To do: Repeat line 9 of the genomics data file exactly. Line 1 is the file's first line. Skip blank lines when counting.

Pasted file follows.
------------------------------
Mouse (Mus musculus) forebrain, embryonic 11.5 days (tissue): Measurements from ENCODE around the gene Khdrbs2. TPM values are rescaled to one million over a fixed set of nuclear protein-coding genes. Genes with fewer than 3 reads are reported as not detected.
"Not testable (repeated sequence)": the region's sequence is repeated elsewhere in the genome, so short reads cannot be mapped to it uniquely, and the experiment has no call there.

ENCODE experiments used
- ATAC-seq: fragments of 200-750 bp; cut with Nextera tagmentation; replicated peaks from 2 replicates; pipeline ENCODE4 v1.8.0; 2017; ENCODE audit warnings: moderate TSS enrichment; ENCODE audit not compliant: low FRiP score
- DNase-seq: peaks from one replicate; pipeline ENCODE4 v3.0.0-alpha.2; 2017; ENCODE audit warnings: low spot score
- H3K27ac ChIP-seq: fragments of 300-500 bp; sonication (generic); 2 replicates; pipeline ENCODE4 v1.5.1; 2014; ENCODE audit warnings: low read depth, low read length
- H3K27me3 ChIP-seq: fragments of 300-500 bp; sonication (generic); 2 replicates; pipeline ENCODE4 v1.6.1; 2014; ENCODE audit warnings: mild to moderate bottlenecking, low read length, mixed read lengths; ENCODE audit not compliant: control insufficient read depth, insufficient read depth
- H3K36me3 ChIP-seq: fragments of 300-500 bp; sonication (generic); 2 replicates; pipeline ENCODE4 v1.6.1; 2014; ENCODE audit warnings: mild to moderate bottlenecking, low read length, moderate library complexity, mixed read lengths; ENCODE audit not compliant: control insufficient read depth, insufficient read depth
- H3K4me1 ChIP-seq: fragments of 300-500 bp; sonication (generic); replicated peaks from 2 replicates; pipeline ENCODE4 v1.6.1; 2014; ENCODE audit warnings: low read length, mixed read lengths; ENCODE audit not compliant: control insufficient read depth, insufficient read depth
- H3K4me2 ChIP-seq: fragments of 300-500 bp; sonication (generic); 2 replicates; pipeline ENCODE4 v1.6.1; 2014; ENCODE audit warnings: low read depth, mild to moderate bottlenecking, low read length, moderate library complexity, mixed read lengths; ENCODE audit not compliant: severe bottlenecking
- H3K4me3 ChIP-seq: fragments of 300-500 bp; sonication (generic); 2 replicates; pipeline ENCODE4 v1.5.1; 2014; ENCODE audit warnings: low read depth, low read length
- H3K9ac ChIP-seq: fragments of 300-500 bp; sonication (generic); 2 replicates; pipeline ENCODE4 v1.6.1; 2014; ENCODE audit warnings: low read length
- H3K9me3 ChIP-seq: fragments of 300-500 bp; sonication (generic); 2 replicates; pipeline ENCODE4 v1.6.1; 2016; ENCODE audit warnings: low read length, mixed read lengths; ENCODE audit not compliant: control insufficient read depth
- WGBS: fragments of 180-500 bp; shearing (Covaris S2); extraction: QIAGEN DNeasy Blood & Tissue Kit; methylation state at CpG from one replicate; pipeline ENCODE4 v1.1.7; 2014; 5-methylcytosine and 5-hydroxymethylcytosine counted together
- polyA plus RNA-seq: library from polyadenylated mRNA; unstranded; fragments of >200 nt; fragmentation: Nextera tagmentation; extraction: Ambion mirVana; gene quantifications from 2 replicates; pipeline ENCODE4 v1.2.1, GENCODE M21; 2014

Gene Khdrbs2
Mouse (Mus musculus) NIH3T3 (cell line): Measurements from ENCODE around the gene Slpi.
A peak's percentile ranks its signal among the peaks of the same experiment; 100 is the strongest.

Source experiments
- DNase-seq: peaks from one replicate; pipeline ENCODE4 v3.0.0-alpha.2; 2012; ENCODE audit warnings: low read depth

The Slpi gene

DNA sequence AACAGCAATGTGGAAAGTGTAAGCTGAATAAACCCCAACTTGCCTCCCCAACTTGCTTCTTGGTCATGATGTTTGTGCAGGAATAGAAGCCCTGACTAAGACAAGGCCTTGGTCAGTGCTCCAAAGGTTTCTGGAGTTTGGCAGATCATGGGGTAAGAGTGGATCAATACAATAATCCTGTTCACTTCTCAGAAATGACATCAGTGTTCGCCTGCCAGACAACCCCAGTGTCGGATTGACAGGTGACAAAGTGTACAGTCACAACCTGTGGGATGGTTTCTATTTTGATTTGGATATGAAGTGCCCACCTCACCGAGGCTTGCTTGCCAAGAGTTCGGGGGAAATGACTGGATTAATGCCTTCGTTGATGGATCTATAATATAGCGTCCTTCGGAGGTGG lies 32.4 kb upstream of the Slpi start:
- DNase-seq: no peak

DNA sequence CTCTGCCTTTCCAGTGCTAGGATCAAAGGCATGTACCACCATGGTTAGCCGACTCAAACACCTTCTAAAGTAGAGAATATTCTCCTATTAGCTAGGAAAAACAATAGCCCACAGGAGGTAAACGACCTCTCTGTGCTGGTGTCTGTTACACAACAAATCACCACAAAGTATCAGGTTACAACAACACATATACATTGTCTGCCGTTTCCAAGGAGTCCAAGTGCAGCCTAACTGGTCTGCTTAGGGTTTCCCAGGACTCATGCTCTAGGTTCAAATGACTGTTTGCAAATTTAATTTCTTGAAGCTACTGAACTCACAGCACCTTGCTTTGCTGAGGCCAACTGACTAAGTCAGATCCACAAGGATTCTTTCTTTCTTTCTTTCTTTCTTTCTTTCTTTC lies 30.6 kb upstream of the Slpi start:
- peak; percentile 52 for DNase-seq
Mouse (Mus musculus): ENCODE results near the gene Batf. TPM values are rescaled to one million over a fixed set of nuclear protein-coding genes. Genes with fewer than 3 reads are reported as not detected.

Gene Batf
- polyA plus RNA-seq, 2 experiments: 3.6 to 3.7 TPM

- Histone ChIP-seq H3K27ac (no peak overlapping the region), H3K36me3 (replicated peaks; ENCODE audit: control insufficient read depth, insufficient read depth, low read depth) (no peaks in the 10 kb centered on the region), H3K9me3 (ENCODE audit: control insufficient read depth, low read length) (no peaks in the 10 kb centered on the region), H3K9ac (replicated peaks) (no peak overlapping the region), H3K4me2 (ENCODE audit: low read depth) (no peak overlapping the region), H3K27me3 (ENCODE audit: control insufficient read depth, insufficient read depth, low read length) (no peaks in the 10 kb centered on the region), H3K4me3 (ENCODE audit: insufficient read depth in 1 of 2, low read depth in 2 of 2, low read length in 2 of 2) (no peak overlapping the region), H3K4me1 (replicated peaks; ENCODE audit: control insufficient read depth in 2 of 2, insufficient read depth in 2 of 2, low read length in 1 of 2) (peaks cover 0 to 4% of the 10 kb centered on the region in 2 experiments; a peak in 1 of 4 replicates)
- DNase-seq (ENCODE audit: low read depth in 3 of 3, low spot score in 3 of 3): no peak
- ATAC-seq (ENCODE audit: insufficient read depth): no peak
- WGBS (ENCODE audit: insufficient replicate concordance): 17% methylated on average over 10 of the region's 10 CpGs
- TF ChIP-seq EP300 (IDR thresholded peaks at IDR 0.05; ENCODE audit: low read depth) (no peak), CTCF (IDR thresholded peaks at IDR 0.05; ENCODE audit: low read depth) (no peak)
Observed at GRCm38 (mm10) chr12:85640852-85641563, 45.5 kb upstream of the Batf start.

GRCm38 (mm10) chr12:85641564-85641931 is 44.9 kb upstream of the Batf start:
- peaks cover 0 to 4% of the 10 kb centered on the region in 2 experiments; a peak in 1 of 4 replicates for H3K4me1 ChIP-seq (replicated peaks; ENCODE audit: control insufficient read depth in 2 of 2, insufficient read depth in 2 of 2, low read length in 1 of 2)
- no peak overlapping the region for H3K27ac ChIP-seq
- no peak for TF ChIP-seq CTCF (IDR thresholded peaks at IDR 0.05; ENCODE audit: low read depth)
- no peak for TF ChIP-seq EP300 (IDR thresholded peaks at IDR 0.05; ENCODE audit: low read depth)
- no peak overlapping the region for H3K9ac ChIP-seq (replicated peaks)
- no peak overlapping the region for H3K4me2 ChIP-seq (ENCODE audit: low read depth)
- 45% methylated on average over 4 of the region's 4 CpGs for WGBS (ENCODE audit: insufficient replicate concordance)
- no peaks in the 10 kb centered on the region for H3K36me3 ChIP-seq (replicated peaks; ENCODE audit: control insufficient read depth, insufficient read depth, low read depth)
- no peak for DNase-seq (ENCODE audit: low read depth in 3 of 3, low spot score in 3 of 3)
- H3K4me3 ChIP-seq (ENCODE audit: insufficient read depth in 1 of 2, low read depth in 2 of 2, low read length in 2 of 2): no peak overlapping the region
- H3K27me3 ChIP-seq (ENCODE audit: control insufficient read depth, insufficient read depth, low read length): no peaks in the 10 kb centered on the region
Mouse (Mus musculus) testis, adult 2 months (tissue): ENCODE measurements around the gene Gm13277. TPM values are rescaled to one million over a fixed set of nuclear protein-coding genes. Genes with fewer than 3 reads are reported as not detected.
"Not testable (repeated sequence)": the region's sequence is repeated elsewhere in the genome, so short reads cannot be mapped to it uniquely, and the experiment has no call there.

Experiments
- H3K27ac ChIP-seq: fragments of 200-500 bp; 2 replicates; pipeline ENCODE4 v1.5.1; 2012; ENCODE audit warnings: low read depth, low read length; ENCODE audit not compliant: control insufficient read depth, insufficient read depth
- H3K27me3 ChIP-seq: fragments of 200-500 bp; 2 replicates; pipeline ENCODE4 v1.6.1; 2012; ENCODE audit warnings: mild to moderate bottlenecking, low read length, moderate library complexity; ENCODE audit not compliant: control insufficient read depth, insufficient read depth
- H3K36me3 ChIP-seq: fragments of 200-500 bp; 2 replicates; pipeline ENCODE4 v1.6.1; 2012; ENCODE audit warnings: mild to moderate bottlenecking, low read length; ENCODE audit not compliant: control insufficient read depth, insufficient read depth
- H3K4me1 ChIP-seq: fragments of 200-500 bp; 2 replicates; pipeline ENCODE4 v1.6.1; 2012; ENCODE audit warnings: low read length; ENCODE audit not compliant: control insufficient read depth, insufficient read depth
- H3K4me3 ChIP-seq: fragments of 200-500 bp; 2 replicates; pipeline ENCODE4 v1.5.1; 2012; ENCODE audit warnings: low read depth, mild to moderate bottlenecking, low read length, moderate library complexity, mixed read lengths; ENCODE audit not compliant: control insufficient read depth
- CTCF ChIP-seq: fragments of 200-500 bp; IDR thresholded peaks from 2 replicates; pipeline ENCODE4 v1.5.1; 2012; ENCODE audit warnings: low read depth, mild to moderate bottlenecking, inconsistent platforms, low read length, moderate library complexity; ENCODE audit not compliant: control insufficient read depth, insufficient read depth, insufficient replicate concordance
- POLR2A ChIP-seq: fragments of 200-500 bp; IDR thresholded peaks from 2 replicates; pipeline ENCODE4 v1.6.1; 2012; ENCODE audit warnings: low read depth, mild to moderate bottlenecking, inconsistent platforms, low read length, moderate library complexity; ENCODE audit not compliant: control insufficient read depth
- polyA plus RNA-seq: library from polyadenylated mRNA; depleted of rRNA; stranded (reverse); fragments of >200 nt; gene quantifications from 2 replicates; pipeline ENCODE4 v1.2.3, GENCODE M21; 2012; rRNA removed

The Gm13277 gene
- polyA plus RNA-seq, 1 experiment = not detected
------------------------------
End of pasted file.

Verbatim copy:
- H3K4me1 ChIP-seq: fragments of 300-500 bp; sonication (generic); replicated peaks from 2 replicates; pipeline ENCODE4 v1.6.1; 2014; ENCODE audit warnings: low read length, mixed read lengths; ENCODE audit not compliant: control insufficient read depth, insufficient read depth